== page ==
Fences, Space, and a Converted Shed

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Fences, Space, and a Converted Shed

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    10-12-2009, 10:16 AM
Green Broke
Fences, Space, and a Converted Shed

I'm moving to the country! My dream has come true!

(This excitement has triggered a rather long post. Beware.)

My granddad has about 3000 + areas, mostly pines, hardwoods, and dove fields. It's full of trails as well, and would be a most excellent place for horses!

There are a few problems though. First, the field we have next to the house is fairly small; maybe the size of a large backyard? (I'm terrible at judging how big things are since my eyes don't work well with depth.) I don't mind cleaning it out every few days, but I'm sure that the grass would be reduced to mud before long. Anything I could do about that? Would it work if I just kept the horse off of it doing the day/when it was wet and turned out at night?

On the side of the house, there is a lean-to shed that is (as roughly measured using a stick I judged to be about a foot long) 15x15. The roof is slanted to the side at about a 20 degree angle for a good ways until it drops all the way down. Wait... doesn't that mean it's not really a lean-to? *Shrug* Any tips on turning this into a stall? I already know I'm going to pull the wood off the inside and add thicker, better stuff. What about head clearance? Would that be an issue with a slanted roof?

For the last thing in this long and boring post, how many stands of wire do I need? (We're going to use an electric fence.) I'm scared about coyotes... They run wild around here...

Thanks for reading and dealing with a suburbanite's deranged excitement!
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    10-12-2009, 11:00 AM
IT depends on the size of the horse. I use 3 strands of electric wire and I make 2 strands hot. The first 2 strands. I would recommend it to be hot for 2 reasons one it keeps the horses in and 2 it helps to keep most predators out. Coyotes are really only a problem if you have foals or minis. A horse adult is rather hard for them to take it down without a pack around.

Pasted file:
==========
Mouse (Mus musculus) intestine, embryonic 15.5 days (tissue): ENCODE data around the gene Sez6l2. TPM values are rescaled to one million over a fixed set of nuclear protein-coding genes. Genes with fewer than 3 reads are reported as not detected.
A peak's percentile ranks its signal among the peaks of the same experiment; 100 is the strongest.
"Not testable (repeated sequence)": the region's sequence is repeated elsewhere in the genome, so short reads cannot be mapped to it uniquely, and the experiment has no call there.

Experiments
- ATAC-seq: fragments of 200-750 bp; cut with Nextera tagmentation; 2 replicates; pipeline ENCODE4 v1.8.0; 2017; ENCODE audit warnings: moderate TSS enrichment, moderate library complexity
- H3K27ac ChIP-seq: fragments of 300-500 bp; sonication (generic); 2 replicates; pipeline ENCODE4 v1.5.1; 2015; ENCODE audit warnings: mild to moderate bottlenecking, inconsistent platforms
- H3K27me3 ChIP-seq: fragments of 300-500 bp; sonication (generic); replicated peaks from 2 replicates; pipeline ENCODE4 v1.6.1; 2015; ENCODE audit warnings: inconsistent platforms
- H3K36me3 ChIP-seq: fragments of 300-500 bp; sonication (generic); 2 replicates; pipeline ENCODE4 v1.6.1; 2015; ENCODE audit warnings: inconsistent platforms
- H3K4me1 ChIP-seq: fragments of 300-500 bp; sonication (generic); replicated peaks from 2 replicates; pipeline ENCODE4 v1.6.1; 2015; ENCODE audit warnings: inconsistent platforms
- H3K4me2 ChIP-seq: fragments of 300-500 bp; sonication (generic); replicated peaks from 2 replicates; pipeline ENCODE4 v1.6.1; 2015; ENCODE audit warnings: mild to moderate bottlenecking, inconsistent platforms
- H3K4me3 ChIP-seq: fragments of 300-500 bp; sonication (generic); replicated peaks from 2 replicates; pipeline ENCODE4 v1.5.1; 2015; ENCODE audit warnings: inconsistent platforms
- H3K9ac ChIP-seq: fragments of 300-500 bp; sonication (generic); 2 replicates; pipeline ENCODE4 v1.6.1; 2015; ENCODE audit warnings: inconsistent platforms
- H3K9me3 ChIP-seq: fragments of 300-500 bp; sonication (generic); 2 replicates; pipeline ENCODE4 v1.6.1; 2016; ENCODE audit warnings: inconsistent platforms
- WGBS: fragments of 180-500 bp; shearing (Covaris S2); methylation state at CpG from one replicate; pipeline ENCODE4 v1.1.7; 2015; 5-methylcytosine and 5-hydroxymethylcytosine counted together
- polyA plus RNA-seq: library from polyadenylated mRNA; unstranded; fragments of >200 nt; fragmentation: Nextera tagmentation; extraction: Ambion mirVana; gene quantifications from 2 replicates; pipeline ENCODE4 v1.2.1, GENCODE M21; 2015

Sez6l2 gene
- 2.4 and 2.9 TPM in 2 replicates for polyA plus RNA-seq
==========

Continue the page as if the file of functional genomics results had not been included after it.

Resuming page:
10-12-2009, 11:00 AM
I keep my 4 horses on a dry lot in the winter. I'm assuming the conditions will be the same as your small lot but year round. You will of course need to feed hay all year. We put ours on pasture in the summer.
We added some stuff called limestone screenings all over the lot a few years ago I think it was around 80 ton of the stuff and spread it in the main horse areas.
Its pretty cheap per ton around $2-3 here. Its getting it hauled in by dump trucks that's costly. It will last a long time if you don't have to scrape it off.
It really eliminates the mud problem.
I had more brought in this summer for the area where my round bale sits. It keeps it nice during wet weather and they aren't standing around in muck to eat.
I'll get a photo of it and add it.
As far as fence, go to TSC's web site. They have a great fence calculator and how to page. Tractor Supply Company - Install an Electric Fence
    10-12-2009, 11:19 AM
Here are the photos. Sorry its a cold misty rainy day here and I need to pick up poop.
I mound the limestone into a sort of hill under the hay bale so it drains better.
The others are of the lean to and water tanks. That's the main mud problem areas.
Attached Images
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    10-12-2009, 11:26 AM
Sorry to post so much, but you might look into those portable panels like those in the last photo. Rather than electric. You could move them around to control the grass consumption. I bought mine a few at a time every payday
    10-12-2009, 11:49 AM
Green Broke
Wow, thanks for all the advice and pictures, Vidaloco!

What are limestone screenings exactly? The word itself makes me think of little crushed rocks... Like pea gravel in limestone form?
    10-12-2009, 12:23 PM
I think its some sort of left over stuff from when they crush limestone for gravel. It comes in a larger pea size stuff but we get the screenings which is sand size and smaller, almost a dust. When it gets wet and packs down its almost like a concrete, but it drains well. They use it for gravel road beds I think.
You should contact a dirt hauler or gravel/rock quarry in your area to see whats available.
Your welcome on the photos, I love sharing this stuff Before we put the screenings down, it was boot sucking mud.

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